AFT Resolution


WHEREAS, the American Federation of Teachers resolution on Dignity, Respect and Justice in the Workplace (2009) defines workplace bullying as a "a pattern of coercive, insidious behavior used by one person to gain or exercise power and control over another person and creates a harmful work environment"; and

WHEREAS, workplace bullying has also been defined, by the Work Place Bullying Institute, as the repeated, health-harming mistreatment of one or more persons by one or more perpetrators, taking the form of verbal abuse, such as threatening and humiliating or offensive behavior that interferes with or sabotages and prevents the completion of job-related tasks (Work Place Bullying Institute, WBI); and

WHEREAS, according to a Zogby Survey (2007), 54 million or 37 percent of all Americans have reported incidents of bullying in the workplace, and another 12 percent have been a witness to it; and

WHEREAS, the same survey indicates that 45 percent of targets suffer health problems related to bullying, such as stress, loss of sleep, severe anxiety, depression, post-traumatic stress disorder, reduced immunity to infection, stress-related gastrointestinal disorders, hypertension, pathophysiologic changes that increase the risk of cardiovascular disease and other such conditions; and

WHEREAS, the same survey indicates that targets can suffer economic harm through termination, demotion or denial of promotion, and, in 70 percent of cases, targets are forced to leave their jobs voluntarily or involuntarily ("Worry for a Living? Workplace Bullying Report on Abusive Workplace," APA Monitor on Psychology. Volume 37, No. 7 July/August 2006); and

WHEREAS, although 42 percent of bullied employees file a complaint with their employer, 60 percent of such complaints are ignored; and

WHEREAS, the majority of those victimized by this form of harassment are not members of a protected group; and

WHEREAS, workplace bullying, which is generally not prohibited by law in the United States, is four times more prevalent than illegal harassment or discrimination based on sex, race, religion, sexual orientation, age, disabilities and veterans status; and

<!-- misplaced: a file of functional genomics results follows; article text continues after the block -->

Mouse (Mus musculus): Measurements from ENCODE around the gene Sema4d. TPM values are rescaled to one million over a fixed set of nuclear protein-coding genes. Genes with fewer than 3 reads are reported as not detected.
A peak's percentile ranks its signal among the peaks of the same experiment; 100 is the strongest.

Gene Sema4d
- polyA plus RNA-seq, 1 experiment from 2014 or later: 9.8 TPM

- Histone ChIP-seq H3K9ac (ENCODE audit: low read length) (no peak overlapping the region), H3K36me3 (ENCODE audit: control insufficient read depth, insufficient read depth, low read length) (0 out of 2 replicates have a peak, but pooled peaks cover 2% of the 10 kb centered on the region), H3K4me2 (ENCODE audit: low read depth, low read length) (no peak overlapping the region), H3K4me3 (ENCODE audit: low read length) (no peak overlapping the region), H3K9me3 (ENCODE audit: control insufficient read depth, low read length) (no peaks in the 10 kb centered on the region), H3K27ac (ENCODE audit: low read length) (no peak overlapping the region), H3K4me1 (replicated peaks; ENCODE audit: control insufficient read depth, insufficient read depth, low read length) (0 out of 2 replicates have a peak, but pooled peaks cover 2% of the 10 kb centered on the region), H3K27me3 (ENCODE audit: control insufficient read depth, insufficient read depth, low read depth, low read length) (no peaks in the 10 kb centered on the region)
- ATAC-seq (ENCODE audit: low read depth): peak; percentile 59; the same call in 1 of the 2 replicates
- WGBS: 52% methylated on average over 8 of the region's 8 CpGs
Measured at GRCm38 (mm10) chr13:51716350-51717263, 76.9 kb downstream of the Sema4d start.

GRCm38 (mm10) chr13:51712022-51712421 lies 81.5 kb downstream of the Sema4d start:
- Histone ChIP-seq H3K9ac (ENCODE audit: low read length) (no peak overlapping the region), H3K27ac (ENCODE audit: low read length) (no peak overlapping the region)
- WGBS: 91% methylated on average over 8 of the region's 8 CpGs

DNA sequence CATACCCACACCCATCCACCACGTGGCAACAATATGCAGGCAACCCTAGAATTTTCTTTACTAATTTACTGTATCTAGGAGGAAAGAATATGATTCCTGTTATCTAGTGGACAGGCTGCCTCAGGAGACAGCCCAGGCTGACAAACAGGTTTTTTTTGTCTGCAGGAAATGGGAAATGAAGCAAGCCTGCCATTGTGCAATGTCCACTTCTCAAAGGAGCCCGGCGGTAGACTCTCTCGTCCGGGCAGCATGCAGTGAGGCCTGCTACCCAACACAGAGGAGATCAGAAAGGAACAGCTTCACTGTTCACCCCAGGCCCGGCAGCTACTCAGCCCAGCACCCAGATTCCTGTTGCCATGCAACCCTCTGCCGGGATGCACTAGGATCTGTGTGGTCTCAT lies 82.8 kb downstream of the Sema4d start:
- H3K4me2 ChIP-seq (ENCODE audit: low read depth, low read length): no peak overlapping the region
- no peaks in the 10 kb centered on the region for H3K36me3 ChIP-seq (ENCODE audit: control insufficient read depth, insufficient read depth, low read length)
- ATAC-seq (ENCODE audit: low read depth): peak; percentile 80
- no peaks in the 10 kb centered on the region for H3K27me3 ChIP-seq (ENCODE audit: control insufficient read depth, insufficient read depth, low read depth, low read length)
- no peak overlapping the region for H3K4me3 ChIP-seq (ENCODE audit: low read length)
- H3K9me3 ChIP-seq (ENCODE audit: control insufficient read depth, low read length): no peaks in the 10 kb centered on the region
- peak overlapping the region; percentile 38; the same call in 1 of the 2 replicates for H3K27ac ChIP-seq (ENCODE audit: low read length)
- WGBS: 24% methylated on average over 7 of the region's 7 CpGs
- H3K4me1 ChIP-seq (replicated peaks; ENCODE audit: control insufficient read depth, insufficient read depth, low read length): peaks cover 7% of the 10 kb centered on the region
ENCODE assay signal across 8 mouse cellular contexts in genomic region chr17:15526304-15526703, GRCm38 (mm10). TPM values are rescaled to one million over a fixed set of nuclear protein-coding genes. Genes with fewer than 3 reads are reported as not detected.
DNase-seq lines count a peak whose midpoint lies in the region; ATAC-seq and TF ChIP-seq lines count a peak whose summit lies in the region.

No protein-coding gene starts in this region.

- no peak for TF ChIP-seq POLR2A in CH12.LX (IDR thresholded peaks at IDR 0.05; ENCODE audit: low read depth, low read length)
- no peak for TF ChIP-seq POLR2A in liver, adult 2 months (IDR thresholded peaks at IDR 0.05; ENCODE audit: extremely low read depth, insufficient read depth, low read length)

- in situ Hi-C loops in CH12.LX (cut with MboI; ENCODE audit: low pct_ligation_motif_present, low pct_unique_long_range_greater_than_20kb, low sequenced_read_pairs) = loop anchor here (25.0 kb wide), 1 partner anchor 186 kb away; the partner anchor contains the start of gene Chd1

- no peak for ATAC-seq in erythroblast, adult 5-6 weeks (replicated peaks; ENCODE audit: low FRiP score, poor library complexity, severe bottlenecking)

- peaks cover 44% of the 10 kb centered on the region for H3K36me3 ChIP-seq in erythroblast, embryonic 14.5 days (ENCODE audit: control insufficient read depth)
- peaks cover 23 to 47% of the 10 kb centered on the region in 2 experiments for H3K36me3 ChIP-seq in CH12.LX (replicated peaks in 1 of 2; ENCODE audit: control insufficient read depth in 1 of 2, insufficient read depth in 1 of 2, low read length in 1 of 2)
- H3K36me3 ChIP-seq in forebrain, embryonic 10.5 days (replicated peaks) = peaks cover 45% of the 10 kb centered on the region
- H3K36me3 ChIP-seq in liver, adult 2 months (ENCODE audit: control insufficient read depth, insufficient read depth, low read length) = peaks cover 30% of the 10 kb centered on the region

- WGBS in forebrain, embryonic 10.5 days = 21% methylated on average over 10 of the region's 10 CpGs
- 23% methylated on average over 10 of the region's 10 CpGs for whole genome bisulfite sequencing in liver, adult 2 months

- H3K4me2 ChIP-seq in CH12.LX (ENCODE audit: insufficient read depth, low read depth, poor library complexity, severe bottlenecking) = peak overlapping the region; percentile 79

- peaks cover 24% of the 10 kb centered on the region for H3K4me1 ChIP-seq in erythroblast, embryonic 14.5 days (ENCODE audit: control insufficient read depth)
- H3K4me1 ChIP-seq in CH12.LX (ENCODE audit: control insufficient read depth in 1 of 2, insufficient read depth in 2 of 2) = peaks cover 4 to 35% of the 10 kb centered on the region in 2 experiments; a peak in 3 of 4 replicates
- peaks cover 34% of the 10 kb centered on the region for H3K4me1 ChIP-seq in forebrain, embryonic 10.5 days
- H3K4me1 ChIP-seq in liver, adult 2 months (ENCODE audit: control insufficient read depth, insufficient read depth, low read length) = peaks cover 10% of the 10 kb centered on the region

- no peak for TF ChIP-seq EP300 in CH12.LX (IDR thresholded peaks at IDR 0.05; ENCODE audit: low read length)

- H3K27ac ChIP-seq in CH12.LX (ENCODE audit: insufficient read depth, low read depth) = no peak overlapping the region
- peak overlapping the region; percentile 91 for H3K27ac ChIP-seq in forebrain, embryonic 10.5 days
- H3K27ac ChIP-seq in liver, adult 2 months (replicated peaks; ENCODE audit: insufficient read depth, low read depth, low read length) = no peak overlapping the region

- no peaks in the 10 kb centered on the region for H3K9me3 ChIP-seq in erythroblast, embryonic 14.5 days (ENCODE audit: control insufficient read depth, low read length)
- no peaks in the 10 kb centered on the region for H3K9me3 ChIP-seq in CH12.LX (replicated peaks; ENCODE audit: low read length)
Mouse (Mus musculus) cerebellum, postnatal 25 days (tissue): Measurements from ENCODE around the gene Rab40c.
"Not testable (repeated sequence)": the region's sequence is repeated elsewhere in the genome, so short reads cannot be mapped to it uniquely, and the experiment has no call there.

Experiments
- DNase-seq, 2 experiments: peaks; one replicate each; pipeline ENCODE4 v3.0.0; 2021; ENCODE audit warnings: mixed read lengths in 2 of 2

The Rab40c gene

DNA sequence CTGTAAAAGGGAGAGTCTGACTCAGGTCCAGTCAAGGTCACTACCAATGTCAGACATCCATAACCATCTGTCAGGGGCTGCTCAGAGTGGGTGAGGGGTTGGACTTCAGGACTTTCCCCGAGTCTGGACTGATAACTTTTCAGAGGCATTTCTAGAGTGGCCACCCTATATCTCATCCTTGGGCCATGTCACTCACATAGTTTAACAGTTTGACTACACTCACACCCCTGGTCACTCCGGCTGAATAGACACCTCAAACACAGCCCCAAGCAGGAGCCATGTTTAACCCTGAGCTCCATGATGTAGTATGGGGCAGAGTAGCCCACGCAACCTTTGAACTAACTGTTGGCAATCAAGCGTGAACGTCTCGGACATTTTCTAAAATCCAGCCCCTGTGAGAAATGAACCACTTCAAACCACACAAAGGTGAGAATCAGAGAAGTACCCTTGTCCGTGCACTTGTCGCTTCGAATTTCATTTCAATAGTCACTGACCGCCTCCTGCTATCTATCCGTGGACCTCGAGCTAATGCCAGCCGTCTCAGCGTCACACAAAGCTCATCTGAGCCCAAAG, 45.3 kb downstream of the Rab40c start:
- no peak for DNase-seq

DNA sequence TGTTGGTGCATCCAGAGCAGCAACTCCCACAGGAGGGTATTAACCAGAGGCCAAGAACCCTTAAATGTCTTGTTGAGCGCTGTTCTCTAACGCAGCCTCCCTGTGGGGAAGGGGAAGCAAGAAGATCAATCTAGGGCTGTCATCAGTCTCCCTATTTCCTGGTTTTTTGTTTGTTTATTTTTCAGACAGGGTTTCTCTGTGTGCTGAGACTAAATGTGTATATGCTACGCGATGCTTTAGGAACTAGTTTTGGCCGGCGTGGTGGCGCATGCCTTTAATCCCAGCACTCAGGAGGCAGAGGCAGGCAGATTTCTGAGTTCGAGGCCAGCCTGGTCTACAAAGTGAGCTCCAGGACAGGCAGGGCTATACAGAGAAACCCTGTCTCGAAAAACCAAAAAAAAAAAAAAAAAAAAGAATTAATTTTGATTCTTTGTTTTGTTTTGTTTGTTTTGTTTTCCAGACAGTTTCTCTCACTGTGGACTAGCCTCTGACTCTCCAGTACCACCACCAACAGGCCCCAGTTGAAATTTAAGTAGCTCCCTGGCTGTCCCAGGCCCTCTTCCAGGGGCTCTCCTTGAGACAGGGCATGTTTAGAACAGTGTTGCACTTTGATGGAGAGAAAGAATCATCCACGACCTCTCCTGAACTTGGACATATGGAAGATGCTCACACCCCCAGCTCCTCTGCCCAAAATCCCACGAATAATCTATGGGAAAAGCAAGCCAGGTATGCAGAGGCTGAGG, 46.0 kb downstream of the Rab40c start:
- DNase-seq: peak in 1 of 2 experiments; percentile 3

WHEREAS, fearing possible retaliation, as occurs in 52 percent of cases, victims often suffer in silence ("Worry for a Living? Workplace Bullying Report on Abusive Workplace," APA Monitor on Psychology. Volume 37, No. 7 July/August 2006); and

WHEREAS, every worker has a right to be treated with dignity and respect and to work in a safe and healthy environment, free of verbal and nonverbal abuse, intimidating body language, retaliation and any form of hostility; and

WHEREAS, the AFT's Resolution on Dignity, Respect and Justice in the Workplace (2009) affirms the AFT's core commitment to securing dignity and fairness for all in the workplace; and

WHEREAS, 17 states, including New York and Illinois, have introduced Healthy Workplace Bills to correct this injustice, and some have begun initial passage of the legislation—for example, New York, where the State Senate passed the bill in April 2010; and

RESOLVED, that the American Federation of Teachers, which has already resolved to draft legislation that would make workplace bullying illegal, continue to work to see this legislation enacted, if necessary, creating a coalition of support with the AFL-CIO and other unions; and

RESOLVED, that the AFT continue to provide examples of relevant contract language to its locals and that the AFT provide locals and state federations with examples of relevant state legislation, and that the AFT continue to provide information about workplace bullying to its local and state affiliates in order that they might pursue state and local remedies to correct legal victimization of our members and fellow workers.


Please note that a newer resolution, or portion of a resolution, may have superseded an earlier resolution on the same subject. As a result, with the exception of resolutions adopted at our most recent AFT convention, resolutions do not necessarily reflect current AFT policies.